Competency Frameworks

by Julia Miller

Design your own competency framework

If you want to design your own competency framework, there are many training and development consultancies to help you and there are also courses you can go on. If you want to have a go now, this page includes a variety of checklists and questions for you to use for writing competencies for your team, department or organisation. Use the Examples as a basis, if you need some ideas to get started.

Remember to talk to your people about what they see as the behaviours that really make the difference at work.

Design the competency framework

Think about what your competency framework might look like:

  • Do you want to divide your competencies into domains?
  • Might you want to cluster your competencies, and then sub-divide?
  • How many levels might there be?

Look at the Examples page to see how others have used the concepts of domains and levels to make their framework structure understandable.

Consider eight core competencies for:

  • You
  • Your team
  • Your department
  • Your organisation

You need to think about how you are going to gather your evidence to identify those behaviours which make the difference. This evidence needs to be gathered in the form of documentation and also through interviews or discussion. You might want to gather your documentation first, as it could give you focus for your interviews and discussion groups.

Ask yourself:

  1. What could you use to benchmark?
  2. Are there any role models or recognised star performers whose behaviours you could identify and model?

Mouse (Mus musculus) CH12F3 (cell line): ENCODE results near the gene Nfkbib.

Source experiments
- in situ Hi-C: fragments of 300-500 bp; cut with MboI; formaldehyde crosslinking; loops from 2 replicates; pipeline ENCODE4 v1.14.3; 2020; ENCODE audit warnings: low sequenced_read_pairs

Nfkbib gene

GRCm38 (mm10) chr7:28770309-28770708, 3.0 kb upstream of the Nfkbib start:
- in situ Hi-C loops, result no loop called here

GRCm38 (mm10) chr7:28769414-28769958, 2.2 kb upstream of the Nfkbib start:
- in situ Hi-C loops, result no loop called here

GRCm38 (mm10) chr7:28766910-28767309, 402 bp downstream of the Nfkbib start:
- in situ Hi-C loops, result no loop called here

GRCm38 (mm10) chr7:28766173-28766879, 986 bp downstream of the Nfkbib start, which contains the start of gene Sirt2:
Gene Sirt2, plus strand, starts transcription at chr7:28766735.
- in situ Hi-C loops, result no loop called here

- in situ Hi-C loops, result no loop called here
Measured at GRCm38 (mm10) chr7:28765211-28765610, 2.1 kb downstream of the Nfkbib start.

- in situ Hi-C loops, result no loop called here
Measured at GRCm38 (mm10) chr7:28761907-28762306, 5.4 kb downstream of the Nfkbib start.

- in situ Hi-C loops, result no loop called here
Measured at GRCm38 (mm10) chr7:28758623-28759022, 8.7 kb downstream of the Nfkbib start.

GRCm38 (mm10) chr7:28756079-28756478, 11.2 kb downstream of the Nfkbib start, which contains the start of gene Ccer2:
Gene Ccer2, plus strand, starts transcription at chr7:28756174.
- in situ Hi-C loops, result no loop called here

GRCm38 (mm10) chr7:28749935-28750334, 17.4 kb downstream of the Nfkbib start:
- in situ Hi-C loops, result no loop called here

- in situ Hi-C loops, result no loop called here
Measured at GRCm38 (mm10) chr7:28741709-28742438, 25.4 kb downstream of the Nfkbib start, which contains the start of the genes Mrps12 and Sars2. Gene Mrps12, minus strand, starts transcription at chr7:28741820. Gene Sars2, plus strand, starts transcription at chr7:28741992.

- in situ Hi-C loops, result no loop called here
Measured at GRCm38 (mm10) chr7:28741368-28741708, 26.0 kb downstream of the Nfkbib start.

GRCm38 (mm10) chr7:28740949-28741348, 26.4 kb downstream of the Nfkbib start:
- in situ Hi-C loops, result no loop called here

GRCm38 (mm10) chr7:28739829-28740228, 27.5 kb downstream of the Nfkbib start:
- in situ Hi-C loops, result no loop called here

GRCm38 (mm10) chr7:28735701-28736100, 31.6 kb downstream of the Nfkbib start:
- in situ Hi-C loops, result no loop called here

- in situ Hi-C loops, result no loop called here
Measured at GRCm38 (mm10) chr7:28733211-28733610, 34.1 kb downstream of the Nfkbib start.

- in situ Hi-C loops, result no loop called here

3. Who could you ask: your boss, your colleagues, your customers or suppliers?
  4. Are there similar roles you could compare your competencies with?
  5. Within your organisation, what might an engineer and an accountant have in common? These could be your core competencies. This might include the need for skills in communication, team-working and problem solving.
  • Keep focusing on behaviours, but remember competency statements also relate to skills, knowledge and attitude.
  • Make your statements outcomes-based so that they are easier to measure.
  • Remember that it is likely that there will be some common leadership and business competencies.
  • Check against any relevant technical institute

Measure your competencies

Now that you have written your core competency statements, how are you going to measure them? Make sure you design your ratings scale so that you can get a variation in response, you don’t want everyone to get a middle score all the time.

Next steps

What else might you want to do? How could you involve 360 degree feedback? You could check the 360 Degree Assessment topic and consider how you would design a 360 degree process for your team, using the competency framework you have created.

Look at behavioural change

If you wanted to change someone’s behaviour as a result of their competency rating, how might you approach this? Which would be easiest to change: skills, knowledge or attitude?

Measure yourself


You might find some help in other topics, such as Rapport, Political Intelligence or Listening Skills.

Now you have designed, reviewed and finalised your core competencies, ask yourself:

  1. What level am I at for each competency?
  2. Which level would I like to develop first?
  3. Which particular skills, behaviours, attitudes and behaviours might I like to acquire and how could I go about it?